When I started this blog over three years ago, I did it because the topic interested me and I thought it would be fun. I wasn’t sure what to expect in terms of reception, but it was actually pretty good! People found the site, passed links to it around, and editors at a few magazines and websites thought my writing was worth paying for.
So, I’ve been thinking…
And so I shall. I’ve spent the last few weeks writing a big, formal proposal for a book about the psychology of video games –about 10,000 words1 describing the idea, why I’m the person to write the book, the target audience, the competition, how I’ll market and promote it, and detailed descriptions of all chapters. I’ve also got a complete sample chapter that looks at what anonymity and freedom from consequences do to us while playing games online. If you’re a literary agent, I could send these to you IN UNDER FOUR SECONDS were you to contact me.
The book will have the same tone as this website,2 but I’m going to really dig in and research the topics more and use the available space to explore them. Topics will include anonymity, avatars, cheating, fanboys, nostalgia, competition, quest completion, loot grinding, immersion, violence, digital sales, subscriptions, microtransactions, and more. Readers will take away an understanding of how the psychology behind video games affects them, and what they can do about it to make games and gaming communities better. Designers and community managers will also learn how to use these lessons to do the same.
I’m trying to find a literary agent to represent me and sell the proposal to a publisher. The main thing that both agents and publishers look for is what’s called an author’s platform. It’s essentially an author’s built-in audience and network of contacts that can be used to market and spread the word about a book.
You’re part of my platform,3 and you can help! Here’s what you can do to make the book deal happen:
- Follow me on Twitter, Facebook, and RSS. Those numbers are super important to show I have an audience.
- Share a link with someone. Tweet, share on Facebook, or whatever. Don’t spam people, but if you know of someone who might like this site, send them a link to it.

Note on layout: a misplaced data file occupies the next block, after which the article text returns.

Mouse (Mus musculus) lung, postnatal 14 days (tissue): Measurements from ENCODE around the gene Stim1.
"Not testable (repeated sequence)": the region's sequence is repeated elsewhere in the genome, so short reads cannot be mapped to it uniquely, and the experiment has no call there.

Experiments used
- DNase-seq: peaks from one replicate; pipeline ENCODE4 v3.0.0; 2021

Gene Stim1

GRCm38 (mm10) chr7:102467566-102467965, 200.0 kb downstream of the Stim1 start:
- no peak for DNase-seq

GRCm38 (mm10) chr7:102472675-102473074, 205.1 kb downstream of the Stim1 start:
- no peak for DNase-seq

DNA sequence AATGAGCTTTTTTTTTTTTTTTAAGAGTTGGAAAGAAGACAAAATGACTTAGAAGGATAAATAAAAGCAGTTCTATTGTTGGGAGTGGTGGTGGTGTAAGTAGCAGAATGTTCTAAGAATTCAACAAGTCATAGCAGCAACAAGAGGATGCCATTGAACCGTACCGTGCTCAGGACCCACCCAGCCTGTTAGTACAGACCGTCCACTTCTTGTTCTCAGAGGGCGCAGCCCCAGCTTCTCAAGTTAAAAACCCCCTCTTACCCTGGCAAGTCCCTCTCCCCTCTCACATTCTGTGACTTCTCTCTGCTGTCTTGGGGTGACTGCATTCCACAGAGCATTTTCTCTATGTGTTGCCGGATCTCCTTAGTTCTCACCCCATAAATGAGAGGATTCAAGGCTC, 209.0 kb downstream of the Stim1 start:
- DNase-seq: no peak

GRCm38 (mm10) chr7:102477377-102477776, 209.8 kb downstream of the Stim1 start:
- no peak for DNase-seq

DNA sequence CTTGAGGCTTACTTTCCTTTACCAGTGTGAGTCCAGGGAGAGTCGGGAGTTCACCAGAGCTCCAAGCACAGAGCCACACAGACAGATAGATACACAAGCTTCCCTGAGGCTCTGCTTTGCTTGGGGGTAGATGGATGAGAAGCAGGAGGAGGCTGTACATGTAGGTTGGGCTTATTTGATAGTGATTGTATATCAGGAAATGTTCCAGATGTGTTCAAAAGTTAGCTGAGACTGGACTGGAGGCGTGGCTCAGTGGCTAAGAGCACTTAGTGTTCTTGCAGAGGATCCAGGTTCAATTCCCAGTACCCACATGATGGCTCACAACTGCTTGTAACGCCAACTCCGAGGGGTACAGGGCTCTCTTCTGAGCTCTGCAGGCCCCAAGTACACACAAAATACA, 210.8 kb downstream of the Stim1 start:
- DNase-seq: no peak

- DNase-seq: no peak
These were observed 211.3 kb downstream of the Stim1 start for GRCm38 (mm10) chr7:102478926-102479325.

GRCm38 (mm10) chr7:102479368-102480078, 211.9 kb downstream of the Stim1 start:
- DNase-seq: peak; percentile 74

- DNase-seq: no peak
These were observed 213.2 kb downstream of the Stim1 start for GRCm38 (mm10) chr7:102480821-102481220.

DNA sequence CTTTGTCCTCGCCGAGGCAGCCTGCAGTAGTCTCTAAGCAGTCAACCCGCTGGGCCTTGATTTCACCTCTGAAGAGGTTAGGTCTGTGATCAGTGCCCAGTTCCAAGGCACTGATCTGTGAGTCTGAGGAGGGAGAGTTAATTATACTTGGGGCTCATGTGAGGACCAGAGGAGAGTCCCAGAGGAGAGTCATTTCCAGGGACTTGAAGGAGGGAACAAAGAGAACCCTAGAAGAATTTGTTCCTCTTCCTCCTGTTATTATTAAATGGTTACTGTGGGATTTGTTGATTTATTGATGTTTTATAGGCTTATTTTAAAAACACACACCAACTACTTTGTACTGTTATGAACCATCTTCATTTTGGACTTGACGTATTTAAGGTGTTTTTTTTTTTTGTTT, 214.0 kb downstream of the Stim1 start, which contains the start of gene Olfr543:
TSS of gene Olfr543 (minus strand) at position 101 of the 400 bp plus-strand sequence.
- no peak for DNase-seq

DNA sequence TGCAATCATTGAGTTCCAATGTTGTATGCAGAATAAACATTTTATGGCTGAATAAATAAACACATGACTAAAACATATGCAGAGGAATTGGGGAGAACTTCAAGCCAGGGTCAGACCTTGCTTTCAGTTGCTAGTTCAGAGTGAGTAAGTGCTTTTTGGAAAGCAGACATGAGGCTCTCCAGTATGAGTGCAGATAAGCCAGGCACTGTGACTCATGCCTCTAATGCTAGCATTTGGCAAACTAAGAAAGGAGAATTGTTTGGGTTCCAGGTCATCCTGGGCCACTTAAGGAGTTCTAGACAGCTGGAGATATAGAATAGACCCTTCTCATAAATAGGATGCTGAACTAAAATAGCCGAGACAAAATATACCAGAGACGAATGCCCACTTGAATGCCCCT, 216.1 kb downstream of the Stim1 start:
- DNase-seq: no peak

- Comment on the articles if you have thoughts. An active community is an attractive community, and you look fabulous.
- Let me know in the comments section here what topics you’d like to read about in a book like this. I’m curious as to whether I’ve covered the right bases in the proposal.
That covers most of you, but there may be a few special cases:
- Are you a literary agent or do you know a good one? If so, use the contact page to pass along contact info (professional/work contact info only, please). My book proposal and sample chapter are ready to go, or I could send a shorter query letter.
- Are you an editor at a magazine or blogging network like Discover, Wired, Slate, etc.? I’d love to hear from you about doing some guest blogging to help build my audience.
- Are you the same at a big gaming site like Kotaku, Joystiq, IGN, Gamespot, Eurogamer, etc.? Same request. Let’s talk.
- Do you work on games and have a cool story or anecdote about any of the topics I listed above? Can I hear about it and maybe share it? Send me a note, even if it’s just to say “Yeah, that’s cool, follow up with me later.”
- Are you a researcher doing work in any of these areas? Want to get the word out on it? Let me know!
So there you have it. It’s going to be a long process and I’m going to need your help to succeed, but it’s going to be fun!
P.S., Don’t worry. Regularly updating this site is also key to building my platform, so you’ll keep seeing new stuff here for free. In fact, it may happen more often as I come across cool stuff in my research that I can’t find a place for in the book.
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